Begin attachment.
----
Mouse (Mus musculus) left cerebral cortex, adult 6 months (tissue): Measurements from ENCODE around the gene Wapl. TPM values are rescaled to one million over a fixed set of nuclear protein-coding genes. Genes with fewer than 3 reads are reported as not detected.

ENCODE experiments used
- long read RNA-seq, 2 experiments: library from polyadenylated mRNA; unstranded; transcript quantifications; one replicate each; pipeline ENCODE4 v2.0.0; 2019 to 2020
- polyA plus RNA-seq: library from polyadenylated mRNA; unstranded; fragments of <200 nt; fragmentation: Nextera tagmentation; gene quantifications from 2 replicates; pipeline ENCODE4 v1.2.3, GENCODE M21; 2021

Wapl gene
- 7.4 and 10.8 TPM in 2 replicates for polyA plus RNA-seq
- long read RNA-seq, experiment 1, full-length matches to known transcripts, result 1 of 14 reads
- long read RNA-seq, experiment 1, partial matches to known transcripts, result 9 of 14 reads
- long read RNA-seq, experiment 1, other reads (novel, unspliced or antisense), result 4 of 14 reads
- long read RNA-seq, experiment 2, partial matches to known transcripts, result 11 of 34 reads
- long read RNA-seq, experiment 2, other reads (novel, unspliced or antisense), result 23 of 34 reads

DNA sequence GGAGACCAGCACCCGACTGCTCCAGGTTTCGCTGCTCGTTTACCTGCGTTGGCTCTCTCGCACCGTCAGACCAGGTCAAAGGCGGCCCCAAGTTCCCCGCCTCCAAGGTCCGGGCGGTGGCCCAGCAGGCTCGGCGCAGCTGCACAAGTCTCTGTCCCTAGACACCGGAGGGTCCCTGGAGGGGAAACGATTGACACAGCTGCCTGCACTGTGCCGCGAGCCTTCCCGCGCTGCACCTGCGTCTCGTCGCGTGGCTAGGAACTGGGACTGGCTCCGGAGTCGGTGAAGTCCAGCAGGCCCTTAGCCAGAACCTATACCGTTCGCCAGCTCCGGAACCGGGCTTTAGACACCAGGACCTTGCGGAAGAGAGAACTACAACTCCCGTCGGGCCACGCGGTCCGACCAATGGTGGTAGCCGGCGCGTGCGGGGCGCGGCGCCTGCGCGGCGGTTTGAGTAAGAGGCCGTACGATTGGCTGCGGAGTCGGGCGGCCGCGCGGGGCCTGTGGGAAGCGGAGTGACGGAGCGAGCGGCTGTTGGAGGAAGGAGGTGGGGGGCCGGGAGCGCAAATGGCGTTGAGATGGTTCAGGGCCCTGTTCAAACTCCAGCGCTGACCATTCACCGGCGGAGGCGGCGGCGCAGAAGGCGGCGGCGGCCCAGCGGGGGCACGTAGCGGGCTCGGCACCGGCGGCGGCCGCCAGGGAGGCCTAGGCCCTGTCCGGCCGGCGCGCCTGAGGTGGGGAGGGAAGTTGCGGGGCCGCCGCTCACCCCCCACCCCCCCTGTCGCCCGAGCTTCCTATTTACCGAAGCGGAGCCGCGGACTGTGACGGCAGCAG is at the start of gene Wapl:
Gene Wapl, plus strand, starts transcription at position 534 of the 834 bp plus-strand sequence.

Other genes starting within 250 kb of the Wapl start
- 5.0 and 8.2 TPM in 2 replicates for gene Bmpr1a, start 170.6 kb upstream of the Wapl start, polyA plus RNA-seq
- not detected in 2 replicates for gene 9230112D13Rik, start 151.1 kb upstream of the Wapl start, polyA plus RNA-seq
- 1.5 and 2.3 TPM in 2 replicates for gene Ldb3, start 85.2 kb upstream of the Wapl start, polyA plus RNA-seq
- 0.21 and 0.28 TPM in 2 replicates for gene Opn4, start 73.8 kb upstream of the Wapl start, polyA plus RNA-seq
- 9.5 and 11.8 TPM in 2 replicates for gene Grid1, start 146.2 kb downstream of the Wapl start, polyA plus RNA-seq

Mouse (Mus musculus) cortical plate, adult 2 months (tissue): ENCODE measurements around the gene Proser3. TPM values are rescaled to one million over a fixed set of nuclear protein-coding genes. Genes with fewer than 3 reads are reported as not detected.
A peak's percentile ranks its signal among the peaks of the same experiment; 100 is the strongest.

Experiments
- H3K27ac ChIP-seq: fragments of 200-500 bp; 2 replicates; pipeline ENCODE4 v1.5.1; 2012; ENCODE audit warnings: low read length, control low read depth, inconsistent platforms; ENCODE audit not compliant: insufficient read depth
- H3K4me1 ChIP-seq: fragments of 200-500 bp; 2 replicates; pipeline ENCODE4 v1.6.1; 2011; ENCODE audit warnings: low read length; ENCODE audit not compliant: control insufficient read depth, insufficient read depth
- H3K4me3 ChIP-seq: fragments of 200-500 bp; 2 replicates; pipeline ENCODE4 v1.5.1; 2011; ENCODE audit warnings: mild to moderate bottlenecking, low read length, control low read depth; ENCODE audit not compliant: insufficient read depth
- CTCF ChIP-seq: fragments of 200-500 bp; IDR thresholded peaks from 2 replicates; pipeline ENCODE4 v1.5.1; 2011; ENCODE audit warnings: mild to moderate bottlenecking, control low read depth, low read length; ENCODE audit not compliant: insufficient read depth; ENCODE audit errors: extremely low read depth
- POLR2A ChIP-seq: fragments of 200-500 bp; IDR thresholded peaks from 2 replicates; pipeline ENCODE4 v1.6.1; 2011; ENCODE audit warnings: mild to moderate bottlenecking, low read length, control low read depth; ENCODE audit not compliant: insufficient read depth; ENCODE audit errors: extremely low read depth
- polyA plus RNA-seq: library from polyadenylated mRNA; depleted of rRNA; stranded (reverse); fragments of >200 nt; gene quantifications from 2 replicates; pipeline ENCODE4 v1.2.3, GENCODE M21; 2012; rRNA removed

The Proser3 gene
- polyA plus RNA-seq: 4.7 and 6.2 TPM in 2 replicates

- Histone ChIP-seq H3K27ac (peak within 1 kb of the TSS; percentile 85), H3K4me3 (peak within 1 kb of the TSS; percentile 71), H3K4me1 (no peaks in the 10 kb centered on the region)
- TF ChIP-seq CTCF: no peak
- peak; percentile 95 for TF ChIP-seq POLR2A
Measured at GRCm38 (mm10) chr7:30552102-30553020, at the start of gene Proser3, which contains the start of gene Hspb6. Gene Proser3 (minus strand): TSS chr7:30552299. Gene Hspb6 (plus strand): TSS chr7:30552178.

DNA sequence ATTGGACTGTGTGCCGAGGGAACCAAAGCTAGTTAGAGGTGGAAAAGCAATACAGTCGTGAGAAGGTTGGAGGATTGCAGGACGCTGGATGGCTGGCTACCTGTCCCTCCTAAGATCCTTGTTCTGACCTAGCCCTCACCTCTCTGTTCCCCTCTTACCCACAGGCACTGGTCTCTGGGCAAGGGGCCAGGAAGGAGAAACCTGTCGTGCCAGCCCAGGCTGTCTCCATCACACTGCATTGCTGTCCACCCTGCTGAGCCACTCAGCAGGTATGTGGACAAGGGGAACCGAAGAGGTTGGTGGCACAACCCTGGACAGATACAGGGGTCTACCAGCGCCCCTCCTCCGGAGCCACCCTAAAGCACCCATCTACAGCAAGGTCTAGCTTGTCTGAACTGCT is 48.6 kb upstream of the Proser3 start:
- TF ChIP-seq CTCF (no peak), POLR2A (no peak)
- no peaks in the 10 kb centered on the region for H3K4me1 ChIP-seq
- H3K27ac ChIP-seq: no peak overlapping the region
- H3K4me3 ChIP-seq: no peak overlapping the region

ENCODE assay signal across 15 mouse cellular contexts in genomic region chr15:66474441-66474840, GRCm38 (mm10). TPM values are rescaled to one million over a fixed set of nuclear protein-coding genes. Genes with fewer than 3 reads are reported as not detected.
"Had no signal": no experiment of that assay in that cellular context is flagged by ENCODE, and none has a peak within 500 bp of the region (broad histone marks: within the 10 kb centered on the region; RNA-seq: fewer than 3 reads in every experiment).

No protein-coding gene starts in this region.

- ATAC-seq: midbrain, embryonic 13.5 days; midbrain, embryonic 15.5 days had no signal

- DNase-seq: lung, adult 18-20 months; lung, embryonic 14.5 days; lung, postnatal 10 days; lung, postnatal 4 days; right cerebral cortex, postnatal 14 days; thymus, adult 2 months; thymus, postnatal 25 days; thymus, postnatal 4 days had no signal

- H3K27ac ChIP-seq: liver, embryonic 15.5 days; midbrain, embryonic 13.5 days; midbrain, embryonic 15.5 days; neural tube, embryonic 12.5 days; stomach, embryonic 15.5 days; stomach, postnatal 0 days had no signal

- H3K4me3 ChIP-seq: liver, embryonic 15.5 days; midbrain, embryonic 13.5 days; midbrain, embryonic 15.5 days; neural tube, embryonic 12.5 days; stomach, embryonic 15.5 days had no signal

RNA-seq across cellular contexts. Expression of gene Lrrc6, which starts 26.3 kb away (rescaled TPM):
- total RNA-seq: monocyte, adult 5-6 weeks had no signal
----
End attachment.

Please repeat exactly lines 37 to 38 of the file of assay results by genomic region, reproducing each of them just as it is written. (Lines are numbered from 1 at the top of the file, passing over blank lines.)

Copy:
- no peaks in the 10 kb centered on the region for H3K4me1 ChIP-seq
- H3K27ac ChIP-seq: no peak overlapping the region